I am inspired by visuals, so the picture on the package of the mushroom balls made me think to use this in a soup.

Rice Noodles - Luminous Vegans

Lately, I don’t like to spend a lot of time in the kitchen and easy hands-off, throw-together meals are my jam.  This tasty and warming Asian noodle soup comes together easily. It simply involves making some noodles, simmering a broth with chopped veggies, and pouring the broth over the noodles. There’s also some optional accompaniments.

Easy Asian Noodle Soup - Luminous Vegans

The following is a rough estimate of what I did. It doesn’t have precise measurements but soups are forgiving like that. And it’s adaptable to your preferences. That’s what makes it so much fun!

Easy Asian Noodle Soup - Luminous Vegans

Easy Asian Noodle Soup (with optional Mushroom Balls)

Ingredients (estimates)

Soup ingredients

  • handful of rice noodles
  • 5-6 cups vegan broth (I used the vegan no-beef broth pictured above)
  • 1 1/2 tsp Chinese Five Spice Powder (this is a mix of cinnamon, star anise, fennel, ginger, cloves, white pepper and licorice root)
  • 2-3 cups of roughly chopped veggies of your choice (I used a combo of the mushroom balls and oyster mushrooms)


  • bean sprouts
  • cilantro
  • lime slices
  • Sriracha


Prepare the noodles according to the package and set aside. Making the noodles usually involves soaking it in hot or boiling water. Next pour the vegan broth in a big pot and mix in the Chinese Five Spice. Bring it to a boil. Add the veggies. Cover and let simmer for 25 minutes or so, until mushrooms are tender. Taste the broth and stir in more Chinese Five Spice and/or add salt and pepper if desired. The broth I used is very flavorful, so I didn’t add any more spices. Portion out some noodles in a bowl and pour the broth with veggies over it. Squeeze in a little lime juice and top with the other accompaniments.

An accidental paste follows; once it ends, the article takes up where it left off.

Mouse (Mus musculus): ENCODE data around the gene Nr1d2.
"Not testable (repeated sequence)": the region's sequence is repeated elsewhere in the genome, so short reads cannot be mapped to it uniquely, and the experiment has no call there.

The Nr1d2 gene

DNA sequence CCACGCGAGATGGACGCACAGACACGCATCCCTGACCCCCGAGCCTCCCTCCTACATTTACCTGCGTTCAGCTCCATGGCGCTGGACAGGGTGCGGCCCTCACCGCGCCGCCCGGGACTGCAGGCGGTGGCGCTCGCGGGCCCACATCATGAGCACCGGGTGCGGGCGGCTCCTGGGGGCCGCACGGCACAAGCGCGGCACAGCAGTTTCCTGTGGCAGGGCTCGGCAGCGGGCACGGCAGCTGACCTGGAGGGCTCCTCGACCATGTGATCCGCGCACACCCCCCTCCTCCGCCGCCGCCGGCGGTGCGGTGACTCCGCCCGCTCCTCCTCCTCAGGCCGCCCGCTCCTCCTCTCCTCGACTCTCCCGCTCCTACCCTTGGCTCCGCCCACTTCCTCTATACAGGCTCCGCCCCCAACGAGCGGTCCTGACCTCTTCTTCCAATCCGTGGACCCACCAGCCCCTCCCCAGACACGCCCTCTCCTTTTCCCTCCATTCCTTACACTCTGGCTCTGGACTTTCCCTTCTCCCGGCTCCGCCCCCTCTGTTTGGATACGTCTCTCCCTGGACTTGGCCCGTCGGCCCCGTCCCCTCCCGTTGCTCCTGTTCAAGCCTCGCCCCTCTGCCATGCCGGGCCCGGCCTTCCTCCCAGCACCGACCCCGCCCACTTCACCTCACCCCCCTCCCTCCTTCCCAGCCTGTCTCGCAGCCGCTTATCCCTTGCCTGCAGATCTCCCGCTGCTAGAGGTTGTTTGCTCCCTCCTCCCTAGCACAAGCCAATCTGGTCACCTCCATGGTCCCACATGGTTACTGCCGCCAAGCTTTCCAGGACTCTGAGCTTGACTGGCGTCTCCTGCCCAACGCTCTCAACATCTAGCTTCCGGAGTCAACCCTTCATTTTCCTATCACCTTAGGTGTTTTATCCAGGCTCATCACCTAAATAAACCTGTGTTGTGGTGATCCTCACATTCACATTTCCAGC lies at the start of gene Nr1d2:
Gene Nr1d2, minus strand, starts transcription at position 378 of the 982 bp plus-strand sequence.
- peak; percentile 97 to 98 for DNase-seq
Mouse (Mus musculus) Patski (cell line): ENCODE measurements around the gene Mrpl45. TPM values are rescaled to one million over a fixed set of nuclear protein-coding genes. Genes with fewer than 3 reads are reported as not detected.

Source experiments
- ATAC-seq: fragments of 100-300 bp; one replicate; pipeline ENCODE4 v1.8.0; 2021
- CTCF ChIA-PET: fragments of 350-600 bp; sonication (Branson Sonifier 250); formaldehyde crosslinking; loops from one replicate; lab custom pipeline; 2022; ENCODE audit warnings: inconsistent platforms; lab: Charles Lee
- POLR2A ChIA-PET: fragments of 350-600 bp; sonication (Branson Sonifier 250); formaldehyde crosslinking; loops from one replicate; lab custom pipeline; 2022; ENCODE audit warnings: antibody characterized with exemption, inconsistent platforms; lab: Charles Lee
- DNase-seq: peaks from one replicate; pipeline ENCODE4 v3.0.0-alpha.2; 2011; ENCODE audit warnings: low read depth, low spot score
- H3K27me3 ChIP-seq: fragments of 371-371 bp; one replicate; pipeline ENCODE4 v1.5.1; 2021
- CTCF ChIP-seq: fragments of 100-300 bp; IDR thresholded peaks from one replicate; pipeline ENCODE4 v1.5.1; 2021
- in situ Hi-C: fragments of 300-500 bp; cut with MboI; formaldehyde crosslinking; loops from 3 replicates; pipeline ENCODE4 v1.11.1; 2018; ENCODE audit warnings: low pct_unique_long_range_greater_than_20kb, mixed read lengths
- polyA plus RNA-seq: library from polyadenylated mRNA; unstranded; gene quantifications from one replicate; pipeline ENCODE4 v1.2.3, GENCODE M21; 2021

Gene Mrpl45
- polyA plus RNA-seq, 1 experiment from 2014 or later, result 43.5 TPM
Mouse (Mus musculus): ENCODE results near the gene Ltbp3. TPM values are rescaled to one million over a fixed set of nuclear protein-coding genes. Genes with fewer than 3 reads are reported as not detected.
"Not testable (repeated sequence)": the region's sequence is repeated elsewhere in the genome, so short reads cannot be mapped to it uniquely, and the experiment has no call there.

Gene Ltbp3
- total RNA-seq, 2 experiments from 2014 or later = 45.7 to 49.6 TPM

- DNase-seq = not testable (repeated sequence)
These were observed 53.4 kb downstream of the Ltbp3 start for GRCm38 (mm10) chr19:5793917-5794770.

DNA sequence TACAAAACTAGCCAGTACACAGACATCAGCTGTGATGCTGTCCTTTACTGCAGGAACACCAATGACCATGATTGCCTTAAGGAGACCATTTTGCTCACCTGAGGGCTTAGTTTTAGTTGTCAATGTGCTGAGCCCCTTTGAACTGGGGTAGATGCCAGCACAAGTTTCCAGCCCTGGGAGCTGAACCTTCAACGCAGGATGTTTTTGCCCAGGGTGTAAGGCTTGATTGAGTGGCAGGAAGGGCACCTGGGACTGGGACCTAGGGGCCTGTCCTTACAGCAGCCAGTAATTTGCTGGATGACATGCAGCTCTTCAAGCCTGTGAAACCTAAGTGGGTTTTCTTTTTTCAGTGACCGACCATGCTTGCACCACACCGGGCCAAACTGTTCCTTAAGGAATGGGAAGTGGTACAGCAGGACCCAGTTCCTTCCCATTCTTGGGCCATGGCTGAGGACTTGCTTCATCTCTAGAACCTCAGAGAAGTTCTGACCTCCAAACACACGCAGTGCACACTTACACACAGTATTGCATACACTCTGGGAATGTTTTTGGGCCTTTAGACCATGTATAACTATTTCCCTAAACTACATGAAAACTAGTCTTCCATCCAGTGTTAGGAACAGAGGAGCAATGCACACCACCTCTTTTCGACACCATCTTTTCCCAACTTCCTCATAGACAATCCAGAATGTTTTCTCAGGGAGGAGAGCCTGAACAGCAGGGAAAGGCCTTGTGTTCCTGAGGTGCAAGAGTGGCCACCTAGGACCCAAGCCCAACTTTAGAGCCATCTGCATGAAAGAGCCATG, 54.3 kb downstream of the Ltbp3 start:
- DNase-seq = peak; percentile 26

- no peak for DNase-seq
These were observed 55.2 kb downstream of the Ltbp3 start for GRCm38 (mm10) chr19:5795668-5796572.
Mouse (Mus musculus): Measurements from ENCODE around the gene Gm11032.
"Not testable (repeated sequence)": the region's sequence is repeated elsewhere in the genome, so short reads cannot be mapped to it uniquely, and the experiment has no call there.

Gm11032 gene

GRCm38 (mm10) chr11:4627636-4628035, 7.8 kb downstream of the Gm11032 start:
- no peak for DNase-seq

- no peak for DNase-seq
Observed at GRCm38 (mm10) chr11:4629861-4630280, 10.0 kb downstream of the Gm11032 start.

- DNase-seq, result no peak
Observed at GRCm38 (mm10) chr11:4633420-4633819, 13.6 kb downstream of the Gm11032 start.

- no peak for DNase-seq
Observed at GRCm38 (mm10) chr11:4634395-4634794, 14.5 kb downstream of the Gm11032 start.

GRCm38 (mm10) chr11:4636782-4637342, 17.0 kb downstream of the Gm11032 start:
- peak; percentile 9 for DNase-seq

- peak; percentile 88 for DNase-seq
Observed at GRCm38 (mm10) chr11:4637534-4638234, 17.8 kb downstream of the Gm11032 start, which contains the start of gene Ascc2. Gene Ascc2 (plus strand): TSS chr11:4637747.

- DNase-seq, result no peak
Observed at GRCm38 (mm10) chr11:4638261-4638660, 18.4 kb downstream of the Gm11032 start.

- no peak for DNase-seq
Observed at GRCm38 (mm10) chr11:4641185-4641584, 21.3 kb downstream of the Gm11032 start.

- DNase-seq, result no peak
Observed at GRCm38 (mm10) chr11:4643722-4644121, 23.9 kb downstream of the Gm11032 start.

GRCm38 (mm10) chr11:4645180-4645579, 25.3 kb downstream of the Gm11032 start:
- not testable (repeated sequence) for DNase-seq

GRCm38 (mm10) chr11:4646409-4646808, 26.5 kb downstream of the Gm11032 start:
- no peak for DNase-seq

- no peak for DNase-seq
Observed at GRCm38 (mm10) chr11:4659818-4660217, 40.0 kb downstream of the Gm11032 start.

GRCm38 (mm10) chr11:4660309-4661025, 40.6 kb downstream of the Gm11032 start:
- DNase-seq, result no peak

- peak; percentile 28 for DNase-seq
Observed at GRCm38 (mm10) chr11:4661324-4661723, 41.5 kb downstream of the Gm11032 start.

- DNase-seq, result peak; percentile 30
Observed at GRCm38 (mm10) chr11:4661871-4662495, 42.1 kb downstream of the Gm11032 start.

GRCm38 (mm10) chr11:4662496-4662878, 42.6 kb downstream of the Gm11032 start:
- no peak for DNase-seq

Easy Asian Noodle Soup - Luminous Vegans

A couple of notes. If you’re using a lot of different veggies, the simmer time might vary. For example, carrots might require longer to get tender. Also, you may have to throw in the veggies at different times depending on what veggies you’re using and how much time it takes for each to cook. I didn’t have to worry too much about that because the mushroom balls were already cooked and just needed to heat. Oyster mushrooms also get tender quickly.

Easy Asian Noodle Soup - Luminous Vegans

Change this up to meet your preferences. Like it less soupy? Use less broth. Want it more chunky? Add more veggies. Don’t like noodles? Leave ’em out. Throw in some cubed tofu or shredded seaweed at the end. Get creative and use what ya got!

What’s the wackiest thing you’ve found at an Asian market?

 *Just in case it isn’t clear, I get that yam power is yam powder. And that black and white papper are not “exotic” ingredients. It’s just pepper. Regular pepper.  
Disclaimer: This post contains Amazon affiliate links.

Roasted Delicata Squash: A Squash to Squash all Squashes

I feel like I’m always late to the food party. There always seems to be tasty food stuffs that everybody knows about. Except me. First there were kale chips. After I discovered them and realized they didn’t require a dehydrator, I started buying multiple bunches of kale on my farmer’s market trips instead of just one. Next came roasted chickpeas. But now I make and devour them on the weekly.

Roasted Delicata Squash -Luminous Vegans

And now my latest “how did I not know about this amazing delicious snack?” discovery…roasted delicata squash! I had seen delicata squash popping up all over my instagram feed and on blogs. However, I kept bypassing it at the farmer’s market. I didn’t want to fall in love with another squash that could only be broken into by hacking away at it like Michonne hacking zombie heads on The Walking Dead (Anyone see the most recent episode? Can I get an “omg” about Carol?).